Keeping Sane through Patience during COVID-19

Confusion, overwhelm, and maybe even depression mark the effects of this pandemic on so many of us. Cultivating 3 different types of patience with the help of her faith, suggests Phyllis Chew, helps her endure day-to-day difficulties.

It’s easy to get depressed during this season — many people have been forced to take their annual leave or no-pay leave, or otherwise lose their jobs altogether. If you are one of those who’s constantly on your mobile broadband, there is a high chance you have already been Zoomed-out by a glut of information.

It’s not unusual to be confused and overwhelmed as the number of infection cases fluctuates and as information shifts as the virus moves through different parts of the world. Worse, there are conspiracy theories regarding COVID-19 and yet there are no perfect solutions. 

So what we need really is to cultivate the patience of Job, a biblical character in the Hebrew scriptures who patiently endured all manners of hardship relating to his wealth, his family, and his health without ever losing faith in himself or his God. 

Three types of patience are needed: first, patience to deal with the information overload and the unknown. How do we move forward in the light of racism, classism, materialism and inequality, which the pandemic puts before us through the internet? Certainly, we need to be particularly selective with the information one is receiving.

Second, we need to have patience with ourselves. One way to do this is to talk to ourselves more, to reflect or meditate. We need to pay closer attention to our thoughts, to the way we communicate with ourselves. We need to catch ourselves saying things that are not productive, kind, or truthful. This will help to keep anxiety away and productive thoughts in. In this way we bring ourselves up, rather than down. When we listen to our inner voice, we become aware of what we are processing and this, in turn, makes it easier to extend patience to others, rather than falling to the temptation to lash out at others under stress. 

Once we are done with our reflective fixation on the practical implications of the lockdown, i.e. the loss of income and cancellation of events which we had been looking forward to, we can then meditate on the spiritual aspects.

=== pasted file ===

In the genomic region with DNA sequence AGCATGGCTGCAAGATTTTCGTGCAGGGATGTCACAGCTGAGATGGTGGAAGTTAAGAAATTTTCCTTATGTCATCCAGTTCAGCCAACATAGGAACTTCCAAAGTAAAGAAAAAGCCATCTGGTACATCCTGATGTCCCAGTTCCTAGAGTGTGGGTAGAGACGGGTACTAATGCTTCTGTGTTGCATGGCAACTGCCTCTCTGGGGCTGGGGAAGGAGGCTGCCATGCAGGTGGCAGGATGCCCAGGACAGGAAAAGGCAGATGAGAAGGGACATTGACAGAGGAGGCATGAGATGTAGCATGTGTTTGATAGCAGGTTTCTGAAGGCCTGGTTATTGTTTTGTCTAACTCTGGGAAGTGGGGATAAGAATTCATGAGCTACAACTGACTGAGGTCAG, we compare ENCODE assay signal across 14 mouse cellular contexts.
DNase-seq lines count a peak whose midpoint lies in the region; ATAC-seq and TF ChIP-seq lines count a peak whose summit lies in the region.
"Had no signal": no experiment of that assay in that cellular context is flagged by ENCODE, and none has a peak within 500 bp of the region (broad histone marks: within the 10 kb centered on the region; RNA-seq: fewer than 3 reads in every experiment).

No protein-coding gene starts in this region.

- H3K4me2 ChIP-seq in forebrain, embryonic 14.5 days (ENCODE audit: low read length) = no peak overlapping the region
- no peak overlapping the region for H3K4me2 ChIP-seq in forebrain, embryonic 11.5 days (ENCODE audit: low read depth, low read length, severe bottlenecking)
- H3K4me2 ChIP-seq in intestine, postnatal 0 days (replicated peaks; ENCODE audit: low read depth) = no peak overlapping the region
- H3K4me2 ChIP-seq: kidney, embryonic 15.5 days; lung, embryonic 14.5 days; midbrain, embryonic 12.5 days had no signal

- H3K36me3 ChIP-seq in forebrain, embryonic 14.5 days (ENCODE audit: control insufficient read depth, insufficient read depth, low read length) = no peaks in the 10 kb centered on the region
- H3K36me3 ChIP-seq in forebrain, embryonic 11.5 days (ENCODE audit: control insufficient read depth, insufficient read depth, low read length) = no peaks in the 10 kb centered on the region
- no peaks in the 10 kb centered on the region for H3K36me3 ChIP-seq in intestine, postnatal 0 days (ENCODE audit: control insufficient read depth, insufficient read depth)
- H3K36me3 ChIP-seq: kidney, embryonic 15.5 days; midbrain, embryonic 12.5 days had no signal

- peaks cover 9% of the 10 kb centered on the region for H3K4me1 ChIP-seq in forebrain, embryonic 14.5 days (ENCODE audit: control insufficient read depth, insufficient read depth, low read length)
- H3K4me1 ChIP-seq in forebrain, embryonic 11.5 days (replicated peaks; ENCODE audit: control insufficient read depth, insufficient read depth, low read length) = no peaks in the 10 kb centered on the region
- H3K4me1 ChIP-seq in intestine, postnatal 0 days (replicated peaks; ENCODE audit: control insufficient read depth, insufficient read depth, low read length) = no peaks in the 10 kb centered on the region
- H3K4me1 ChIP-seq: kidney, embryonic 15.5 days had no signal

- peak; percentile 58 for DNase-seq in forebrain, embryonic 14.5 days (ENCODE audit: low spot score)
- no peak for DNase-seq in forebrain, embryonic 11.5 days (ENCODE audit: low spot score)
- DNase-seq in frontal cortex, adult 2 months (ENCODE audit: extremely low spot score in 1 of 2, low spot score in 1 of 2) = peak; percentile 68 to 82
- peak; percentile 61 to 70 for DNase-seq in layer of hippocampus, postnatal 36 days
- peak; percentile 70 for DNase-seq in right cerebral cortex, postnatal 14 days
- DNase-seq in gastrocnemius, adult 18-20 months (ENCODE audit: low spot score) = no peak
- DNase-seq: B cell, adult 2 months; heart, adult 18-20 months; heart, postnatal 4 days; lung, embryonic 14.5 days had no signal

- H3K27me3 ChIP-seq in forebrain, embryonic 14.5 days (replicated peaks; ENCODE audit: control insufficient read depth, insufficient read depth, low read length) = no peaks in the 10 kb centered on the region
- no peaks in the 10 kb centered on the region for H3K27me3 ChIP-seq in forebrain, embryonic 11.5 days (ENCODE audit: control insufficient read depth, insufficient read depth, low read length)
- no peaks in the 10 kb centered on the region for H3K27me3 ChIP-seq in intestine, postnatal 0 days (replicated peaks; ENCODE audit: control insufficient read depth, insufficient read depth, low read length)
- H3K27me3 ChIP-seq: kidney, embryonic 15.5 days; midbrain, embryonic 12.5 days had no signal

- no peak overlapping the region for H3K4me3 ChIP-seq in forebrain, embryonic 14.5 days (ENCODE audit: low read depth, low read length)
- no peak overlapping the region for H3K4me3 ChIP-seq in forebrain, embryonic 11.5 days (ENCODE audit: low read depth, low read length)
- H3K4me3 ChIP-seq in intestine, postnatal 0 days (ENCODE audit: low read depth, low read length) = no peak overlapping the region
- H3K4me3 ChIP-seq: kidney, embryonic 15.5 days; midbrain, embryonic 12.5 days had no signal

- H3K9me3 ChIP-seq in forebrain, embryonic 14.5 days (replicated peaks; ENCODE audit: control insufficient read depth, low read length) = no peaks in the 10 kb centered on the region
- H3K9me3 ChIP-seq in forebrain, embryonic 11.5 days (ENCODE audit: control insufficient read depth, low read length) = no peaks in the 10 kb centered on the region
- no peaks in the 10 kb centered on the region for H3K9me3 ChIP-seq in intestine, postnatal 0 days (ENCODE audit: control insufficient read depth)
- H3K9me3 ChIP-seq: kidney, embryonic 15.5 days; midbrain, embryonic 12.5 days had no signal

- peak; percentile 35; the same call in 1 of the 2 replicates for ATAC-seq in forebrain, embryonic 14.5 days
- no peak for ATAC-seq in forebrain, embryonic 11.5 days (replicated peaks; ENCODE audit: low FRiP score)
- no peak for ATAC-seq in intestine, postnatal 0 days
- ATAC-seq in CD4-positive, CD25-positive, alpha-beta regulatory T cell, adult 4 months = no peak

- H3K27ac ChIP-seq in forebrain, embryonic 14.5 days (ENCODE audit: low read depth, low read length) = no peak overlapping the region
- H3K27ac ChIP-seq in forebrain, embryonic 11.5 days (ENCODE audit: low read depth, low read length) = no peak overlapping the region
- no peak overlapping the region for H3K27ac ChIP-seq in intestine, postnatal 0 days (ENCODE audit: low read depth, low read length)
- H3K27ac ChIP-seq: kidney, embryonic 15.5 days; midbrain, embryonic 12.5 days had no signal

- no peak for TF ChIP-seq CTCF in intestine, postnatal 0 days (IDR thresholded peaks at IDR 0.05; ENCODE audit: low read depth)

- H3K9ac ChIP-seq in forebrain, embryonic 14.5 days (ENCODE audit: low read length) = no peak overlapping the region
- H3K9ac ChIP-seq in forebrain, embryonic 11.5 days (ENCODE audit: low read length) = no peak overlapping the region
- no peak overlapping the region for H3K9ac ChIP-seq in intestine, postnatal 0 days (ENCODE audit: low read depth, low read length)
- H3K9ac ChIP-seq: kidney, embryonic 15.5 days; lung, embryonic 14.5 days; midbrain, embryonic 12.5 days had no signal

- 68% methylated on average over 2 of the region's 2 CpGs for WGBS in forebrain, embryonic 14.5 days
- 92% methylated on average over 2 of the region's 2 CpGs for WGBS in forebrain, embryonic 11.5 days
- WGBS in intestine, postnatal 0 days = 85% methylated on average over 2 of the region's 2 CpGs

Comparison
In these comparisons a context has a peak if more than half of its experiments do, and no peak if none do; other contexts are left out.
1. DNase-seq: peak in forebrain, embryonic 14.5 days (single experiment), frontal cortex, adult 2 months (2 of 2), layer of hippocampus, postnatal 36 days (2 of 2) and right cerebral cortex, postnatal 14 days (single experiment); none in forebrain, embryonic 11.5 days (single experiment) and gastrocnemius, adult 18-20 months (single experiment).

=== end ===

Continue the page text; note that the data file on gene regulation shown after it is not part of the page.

Here what we learn will not come from books or any authoritative figure but rather from ourselves. Bahá’u’lláh, in the Book of Certainty (Kitab-i-Iqan, p.238) reminds us “One hour’s reflection is preferable to seventy years of pious worship,” a saying that is also known in the Islamic, especially Sufi, tradition; Hujwiri writes in the Kashf al-Mahjub that “the Prophet (s.a.w.) has said, “Tafakkaru saatin khairun min ibadati sittina sanah” (An hour’s contemplation is better than sixty years of formal/ritual worship” (trans. M W B Rabbani, p. 119). Indeed, reflection helps us gather our inner strength. 

Finally, after finding the patience within ourselves, we need to be patient with others. All religions teach us that it is easier for us to love one another when we overlook the shortcomings of others.  In other words, we must see in every human being only that which is worthy of praise. When this is done, it is easy to be a friend to everyone, and the whole human race.  

This is because when we look at people or a nation from the standpoint of their faults, then being a friend is a formidable task. However, when we look at them from the standpoint of their strengths, being a friend becomes very much easier.

For example, the other day I caught myself complaining about a friend who I love but whom I think is making a major silly mistake in the current crossroads of her life. But instead of letting myself feel dejected and unhappy that she did not heed my advice but followed her own path instead, I reminded myself how sincere and kind a person she had always been and I took a few minutes to relive a happy and carefree memory of a time when I had enjoyed her companionship. This made my current complaint seem small and petty, and I felt that I was able to flood my apprehension and resentment with love and respect for her decision. 

Baha’u’llah, the prophet-founder of the Baha’i Faith, said: “Lay not on any soul a load which ye would not wish to be laid upon you, and desire not for any one the things ye would not desire for yourselves.” We hope that people won’t look at our weaknesses. In fact, we hope they will be patient and love us even when we are not our best selves. We can practice patience much more easily if we really cling to the Golden Rule — the common spiritual thread in many religions: “Treat others the way you would like to be treated.”


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